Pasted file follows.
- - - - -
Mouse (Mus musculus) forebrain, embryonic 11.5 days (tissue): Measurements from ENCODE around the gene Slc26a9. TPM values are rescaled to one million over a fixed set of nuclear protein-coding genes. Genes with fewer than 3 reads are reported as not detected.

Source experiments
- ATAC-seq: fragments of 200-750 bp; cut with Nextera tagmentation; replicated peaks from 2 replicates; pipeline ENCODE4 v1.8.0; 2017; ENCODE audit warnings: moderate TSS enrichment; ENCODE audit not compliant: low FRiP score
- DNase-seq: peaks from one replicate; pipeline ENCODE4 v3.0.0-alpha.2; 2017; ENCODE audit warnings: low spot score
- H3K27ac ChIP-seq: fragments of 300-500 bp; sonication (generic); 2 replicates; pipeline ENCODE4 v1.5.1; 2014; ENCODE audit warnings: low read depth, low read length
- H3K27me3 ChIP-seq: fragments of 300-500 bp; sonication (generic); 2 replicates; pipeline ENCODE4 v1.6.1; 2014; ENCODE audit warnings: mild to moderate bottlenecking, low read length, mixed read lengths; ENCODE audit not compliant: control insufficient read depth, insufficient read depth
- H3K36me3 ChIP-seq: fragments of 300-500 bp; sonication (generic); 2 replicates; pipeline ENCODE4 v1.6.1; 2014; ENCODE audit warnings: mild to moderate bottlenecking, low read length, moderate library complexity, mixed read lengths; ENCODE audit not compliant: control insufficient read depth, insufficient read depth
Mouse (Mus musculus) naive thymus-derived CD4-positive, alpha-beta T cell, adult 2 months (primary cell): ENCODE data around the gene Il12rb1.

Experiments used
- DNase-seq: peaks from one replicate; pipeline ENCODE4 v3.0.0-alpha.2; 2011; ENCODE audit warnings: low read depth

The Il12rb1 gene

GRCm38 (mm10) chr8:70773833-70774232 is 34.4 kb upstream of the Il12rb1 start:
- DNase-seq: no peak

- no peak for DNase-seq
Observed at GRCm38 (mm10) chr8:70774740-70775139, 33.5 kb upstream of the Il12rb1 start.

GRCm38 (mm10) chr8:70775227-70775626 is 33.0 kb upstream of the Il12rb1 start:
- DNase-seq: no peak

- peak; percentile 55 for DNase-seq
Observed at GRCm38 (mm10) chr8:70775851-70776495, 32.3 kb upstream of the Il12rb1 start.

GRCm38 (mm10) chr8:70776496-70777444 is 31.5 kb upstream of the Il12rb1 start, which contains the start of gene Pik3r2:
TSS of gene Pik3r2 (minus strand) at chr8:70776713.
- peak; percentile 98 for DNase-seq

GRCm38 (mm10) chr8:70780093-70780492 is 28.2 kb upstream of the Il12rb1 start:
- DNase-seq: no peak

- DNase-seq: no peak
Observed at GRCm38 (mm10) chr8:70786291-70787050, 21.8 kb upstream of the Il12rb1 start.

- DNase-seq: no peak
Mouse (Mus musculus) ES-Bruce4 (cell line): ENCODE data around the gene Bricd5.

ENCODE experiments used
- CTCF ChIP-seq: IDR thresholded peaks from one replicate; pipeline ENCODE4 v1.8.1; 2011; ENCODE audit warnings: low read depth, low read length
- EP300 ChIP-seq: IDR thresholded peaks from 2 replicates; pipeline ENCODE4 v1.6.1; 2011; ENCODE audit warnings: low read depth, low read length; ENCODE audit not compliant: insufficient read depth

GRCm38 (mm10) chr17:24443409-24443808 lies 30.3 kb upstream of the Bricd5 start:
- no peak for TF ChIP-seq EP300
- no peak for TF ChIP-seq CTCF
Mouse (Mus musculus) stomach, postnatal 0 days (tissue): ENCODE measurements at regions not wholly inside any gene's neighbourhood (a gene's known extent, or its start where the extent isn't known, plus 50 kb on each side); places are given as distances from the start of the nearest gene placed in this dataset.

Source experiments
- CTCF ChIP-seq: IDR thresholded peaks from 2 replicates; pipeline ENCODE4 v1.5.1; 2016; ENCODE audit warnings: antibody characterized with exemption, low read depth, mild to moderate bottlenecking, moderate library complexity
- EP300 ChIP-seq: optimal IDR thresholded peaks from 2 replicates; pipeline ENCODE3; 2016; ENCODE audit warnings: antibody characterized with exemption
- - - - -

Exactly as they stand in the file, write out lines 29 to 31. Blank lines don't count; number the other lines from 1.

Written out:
ENCODE experiments used
- CTCF ChIP-seq: IDR thresholded peaks from one replicate; pipeline ENCODE4 v1.8.1; 2011; ENCODE audit warnings: low read depth, low read length
- EP300 ChIP-seq: IDR thresholded peaks from 2 replicates; pipeline ENCODE4 v1.6.1; 2011; ENCODE audit warnings: low read depth, low read length; ENCODE audit not compliant: insufficient read depth